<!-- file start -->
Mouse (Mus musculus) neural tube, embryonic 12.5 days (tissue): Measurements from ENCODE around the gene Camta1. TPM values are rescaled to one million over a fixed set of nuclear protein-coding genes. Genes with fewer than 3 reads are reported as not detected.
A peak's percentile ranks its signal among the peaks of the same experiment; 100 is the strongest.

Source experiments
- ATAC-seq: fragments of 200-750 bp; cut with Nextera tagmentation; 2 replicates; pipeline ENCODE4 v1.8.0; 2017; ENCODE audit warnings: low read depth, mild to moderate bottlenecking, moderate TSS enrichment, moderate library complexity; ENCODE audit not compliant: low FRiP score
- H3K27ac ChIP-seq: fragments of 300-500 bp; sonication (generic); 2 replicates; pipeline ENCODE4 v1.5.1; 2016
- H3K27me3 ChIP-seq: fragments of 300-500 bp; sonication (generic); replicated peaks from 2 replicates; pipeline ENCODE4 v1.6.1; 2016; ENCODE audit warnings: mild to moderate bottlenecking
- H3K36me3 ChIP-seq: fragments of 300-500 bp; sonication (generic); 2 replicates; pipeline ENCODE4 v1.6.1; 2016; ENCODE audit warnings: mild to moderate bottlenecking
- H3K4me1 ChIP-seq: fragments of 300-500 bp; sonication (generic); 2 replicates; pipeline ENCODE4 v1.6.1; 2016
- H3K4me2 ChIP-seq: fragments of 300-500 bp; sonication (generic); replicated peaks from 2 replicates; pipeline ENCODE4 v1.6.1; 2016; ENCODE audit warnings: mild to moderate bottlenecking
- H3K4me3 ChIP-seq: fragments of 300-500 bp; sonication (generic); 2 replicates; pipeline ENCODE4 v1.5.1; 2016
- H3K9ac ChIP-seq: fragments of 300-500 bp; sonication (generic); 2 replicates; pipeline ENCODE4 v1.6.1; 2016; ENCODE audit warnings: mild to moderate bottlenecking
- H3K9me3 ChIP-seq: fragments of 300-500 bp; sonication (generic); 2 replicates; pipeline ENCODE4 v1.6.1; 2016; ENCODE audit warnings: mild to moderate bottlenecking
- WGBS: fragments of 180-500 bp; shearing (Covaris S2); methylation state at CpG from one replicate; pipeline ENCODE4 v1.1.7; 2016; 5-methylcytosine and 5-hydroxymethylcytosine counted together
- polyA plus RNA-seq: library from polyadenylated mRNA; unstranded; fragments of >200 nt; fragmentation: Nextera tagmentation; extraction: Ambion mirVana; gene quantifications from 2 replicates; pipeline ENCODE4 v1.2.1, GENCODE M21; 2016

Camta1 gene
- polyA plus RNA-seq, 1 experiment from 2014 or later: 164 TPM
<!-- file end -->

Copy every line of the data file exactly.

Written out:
Mouse (Mus musculus) neural tube, embryonic 12.5 days (tissue): Measurements from ENCODE around the gene Camta1. TPM values are rescaled to one million over a fixed set of nuclear protein-coding genes. Genes with fewer than 3 reads are reported as not detected.
A peak's percentile ranks its signal among the peaks of the same experiment; 100 is the strongest.

Source experiments
- ATAC-seq: fragments of 200-750 bp; cut with Nextera tagmentation; 2 replicates; pipeline ENCODE4 v1.8.0; 2017; ENCODE audit warnings: low read depth, mild to moderate bottlenecking, moderate TSS enrichment, moderate library complexity; ENCODE audit not compliant: low FRiP score
- H3K27ac ChIP-seq: fragments of 300-500 bp; sonication (generic); 2 replicates; pipeline ENCODE4 v1.5.1; 2016
- H3K27me3 ChIP-seq: fragments of 300-500 bp; sonication (generic); replicated peaks from 2 replicates; pipeline ENCODE4 v1.6.1; 2016; ENCODE audit warnings: mild to moderate bottlenecking
- H3K36me3 ChIP-seq: fragments of 300-500 bp; sonication (generic); 2 replicates; pipeline ENCODE4 v1.6.1; 2016; ENCODE audit warnings: mild to moderate bottlenecking
- H3K4me1 ChIP-seq: fragments of 300-500 bp; sonication (generic); 2 replicates; pipeline ENCODE4 v1.6.1; 2016
- H3K4me2 ChIP-seq: fragments of 300-500 bp; sonication (generic); replicated peaks from 2 replicates; pipeline ENCODE4 v1.6.1; 2016; ENCODE audit warnings: mild to moderate bottlenecking
- H3K4me3 ChIP-seq: fragments of 300-500 bp; sonication (generic); 2 replicates; pipeline ENCODE4 v1.5.1; 2016
- H3K9ac ChIP-seq: fragments of 300-500 bp; sonication (generic); 2 replicates; pipeline ENCODE4 v1.6.1; 2016; ENCODE audit warnings: mild to moderate bottlenecking
- H3K9me3 ChIP-seq: fragments of 300-500 bp; sonication (generic); 2 replicates; pipeline ENCODE4 v1.6.1; 2016; ENCODE audit warnings: mild to moderate bottlenecking
- WGBS: fragments of 180-500 bp; shearing (Covaris S2); methylation state at CpG from one replicate; pipeline ENCODE4 v1.1.7; 2016; 5-methylcytosine and 5-hydroxymethylcytosine counted together
- polyA plus RNA-seq: library from polyadenylated mRNA; unstranded; fragments of >200 nt; fragmentation: Nextera tagmentation; extraction: Ambion mirVana; gene quantifications from 2 replicates; pipeline ENCODE4 v1.2.1, GENCODE M21; 2016

Camta1 gene
- polyA plus RNA-seq, 1 experiment from 2014 or later: 164 TPM